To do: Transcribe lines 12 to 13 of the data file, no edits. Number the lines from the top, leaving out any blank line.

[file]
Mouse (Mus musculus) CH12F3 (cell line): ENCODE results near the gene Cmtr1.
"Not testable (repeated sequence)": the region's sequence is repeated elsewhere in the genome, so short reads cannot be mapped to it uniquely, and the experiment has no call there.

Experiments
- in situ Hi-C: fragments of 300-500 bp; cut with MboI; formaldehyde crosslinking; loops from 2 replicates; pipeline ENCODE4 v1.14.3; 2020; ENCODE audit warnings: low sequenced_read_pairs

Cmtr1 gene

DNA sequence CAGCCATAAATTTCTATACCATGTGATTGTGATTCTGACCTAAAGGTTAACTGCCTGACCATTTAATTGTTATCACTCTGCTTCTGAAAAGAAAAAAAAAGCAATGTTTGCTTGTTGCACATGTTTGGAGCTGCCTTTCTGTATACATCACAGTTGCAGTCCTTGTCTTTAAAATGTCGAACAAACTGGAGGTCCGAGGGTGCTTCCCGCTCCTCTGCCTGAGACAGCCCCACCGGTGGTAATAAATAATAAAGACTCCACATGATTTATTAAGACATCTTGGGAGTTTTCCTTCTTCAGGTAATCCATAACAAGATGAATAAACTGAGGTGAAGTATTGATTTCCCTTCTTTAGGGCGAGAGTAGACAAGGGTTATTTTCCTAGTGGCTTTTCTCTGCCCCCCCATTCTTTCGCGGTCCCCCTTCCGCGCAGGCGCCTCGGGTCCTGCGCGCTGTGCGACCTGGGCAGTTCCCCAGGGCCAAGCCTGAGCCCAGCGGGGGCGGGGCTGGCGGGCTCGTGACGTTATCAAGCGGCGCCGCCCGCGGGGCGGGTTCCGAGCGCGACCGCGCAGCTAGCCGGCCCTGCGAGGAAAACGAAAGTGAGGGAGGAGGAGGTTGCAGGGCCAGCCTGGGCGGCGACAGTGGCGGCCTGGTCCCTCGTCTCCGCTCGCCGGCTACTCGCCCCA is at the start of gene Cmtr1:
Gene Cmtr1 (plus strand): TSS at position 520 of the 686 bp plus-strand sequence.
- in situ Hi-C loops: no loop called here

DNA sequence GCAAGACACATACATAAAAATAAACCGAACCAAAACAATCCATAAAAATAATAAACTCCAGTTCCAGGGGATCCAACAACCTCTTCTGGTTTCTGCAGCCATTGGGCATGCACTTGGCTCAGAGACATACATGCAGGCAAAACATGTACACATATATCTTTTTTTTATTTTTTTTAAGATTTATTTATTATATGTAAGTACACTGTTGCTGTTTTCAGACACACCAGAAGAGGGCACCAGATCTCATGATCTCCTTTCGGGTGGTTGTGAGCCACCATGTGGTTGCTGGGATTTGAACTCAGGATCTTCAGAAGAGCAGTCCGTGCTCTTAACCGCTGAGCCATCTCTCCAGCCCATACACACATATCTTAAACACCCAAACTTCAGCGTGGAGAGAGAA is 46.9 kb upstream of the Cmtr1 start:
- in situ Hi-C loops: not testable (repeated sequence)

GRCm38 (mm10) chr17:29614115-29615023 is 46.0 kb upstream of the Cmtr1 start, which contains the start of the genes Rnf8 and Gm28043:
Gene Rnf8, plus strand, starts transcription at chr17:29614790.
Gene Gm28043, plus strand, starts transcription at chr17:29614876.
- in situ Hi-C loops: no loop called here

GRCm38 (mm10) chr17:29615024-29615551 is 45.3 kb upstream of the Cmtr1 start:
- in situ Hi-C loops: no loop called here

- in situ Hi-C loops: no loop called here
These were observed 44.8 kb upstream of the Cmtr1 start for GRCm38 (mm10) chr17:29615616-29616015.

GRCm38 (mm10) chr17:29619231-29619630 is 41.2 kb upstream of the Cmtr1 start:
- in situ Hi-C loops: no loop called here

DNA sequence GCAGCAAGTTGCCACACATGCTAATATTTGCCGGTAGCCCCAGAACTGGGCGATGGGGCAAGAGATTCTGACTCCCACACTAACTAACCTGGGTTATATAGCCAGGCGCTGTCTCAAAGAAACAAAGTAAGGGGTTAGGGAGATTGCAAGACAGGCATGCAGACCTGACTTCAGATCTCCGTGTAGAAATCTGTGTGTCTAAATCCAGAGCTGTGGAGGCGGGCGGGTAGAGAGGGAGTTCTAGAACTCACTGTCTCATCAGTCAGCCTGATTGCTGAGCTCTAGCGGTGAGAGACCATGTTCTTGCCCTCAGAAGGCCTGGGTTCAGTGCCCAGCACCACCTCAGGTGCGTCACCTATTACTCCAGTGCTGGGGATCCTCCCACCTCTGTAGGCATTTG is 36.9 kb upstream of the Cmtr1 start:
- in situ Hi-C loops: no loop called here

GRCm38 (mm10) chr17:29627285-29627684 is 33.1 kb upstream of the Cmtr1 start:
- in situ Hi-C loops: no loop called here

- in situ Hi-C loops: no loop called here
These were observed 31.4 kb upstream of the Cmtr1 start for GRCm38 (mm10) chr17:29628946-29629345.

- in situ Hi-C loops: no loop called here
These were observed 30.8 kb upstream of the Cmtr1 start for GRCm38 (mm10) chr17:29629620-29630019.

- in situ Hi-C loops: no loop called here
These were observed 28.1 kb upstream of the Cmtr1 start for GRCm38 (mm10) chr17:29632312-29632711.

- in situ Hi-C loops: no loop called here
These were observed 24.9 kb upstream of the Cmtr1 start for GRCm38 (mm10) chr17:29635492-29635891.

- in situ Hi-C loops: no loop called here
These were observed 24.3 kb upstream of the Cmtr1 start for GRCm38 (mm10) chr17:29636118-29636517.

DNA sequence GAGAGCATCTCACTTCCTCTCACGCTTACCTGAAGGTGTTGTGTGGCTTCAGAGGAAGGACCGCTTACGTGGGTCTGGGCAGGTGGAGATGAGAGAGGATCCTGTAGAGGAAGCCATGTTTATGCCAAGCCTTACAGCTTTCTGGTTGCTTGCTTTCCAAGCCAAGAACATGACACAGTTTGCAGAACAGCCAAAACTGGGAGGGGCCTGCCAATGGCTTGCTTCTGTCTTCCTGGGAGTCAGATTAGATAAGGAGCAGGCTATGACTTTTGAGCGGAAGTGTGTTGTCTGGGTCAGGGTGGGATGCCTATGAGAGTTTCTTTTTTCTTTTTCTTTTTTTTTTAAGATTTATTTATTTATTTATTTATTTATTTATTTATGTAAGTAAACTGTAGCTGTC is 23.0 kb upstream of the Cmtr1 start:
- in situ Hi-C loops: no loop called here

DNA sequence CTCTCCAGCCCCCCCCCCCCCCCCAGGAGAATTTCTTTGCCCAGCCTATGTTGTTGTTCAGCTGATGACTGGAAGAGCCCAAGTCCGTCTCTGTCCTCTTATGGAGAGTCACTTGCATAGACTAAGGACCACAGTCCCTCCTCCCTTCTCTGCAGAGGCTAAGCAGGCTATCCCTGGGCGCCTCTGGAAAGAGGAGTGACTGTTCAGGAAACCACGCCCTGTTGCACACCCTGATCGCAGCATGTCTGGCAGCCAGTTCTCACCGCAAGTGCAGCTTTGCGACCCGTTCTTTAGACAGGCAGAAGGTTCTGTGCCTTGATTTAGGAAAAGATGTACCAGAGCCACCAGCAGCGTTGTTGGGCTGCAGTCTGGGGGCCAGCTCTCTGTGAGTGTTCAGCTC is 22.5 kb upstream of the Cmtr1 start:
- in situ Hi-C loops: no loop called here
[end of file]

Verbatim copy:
Gene Rnf8, plus strand, starts transcription at chr17:29614790.
Gene Gm28043, plus strand, starts transcription at chr17:29614876.